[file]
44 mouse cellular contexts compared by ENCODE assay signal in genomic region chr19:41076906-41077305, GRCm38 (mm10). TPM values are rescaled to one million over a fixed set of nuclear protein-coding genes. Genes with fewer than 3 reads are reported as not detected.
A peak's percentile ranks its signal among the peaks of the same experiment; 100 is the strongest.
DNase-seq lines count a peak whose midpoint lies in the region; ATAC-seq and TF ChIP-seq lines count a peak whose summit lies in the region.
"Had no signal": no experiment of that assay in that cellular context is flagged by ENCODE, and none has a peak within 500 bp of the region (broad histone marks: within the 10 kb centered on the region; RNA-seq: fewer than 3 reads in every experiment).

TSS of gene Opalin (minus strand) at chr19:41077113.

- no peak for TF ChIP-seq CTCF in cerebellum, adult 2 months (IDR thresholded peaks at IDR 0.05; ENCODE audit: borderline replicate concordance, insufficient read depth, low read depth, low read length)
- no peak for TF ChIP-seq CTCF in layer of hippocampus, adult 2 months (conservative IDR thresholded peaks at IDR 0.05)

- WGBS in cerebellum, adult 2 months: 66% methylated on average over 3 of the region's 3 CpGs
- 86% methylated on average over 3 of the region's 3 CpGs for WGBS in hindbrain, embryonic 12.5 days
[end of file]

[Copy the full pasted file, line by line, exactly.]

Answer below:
44 mouse cellular contexts compared by ENCODE assay signal in genomic region chr19:41076906-41077305, GRCm38 (mm10). TPM values are rescaled to one million over a fixed set of nuclear protein-coding genes. Genes with fewer than 3 reads are reported as not detected.
A peak's percentile ranks its signal among the peaks of the same experiment; 100 is the strongest.
DNase-seq lines count a peak whose midpoint lies in the region; ATAC-seq and TF ChIP-seq lines count a peak whose summit lies in the region.
"Had no signal": no experiment of that assay in that cellular context is flagged by ENCODE, and none has a peak within 500 bp of the region (broad histone marks: within the 10 kb centered on the region; RNA-seq: fewer than 3 reads in every experiment).

TSS of gene Opalin (minus strand) at chr19:41077113.

- no peak for TF ChIP-seq CTCF in cerebellum, adult 2 months (IDR thresholded peaks at IDR 0.05; ENCODE audit: borderline replicate concordance, insufficient read depth, low read depth, low read length)
- no peak for TF ChIP-seq CTCF in layer of hippocampus, adult 2 months (conservative IDR thresholded peaks at IDR 0.05)

- WGBS in cerebellum, adult 2 months: 66% methylated on average over 3 of the region's 3 CpGs
- 86% methylated on average over 3 of the region's 3 CpGs for WGBS in hindbrain, embryonic 12.5 days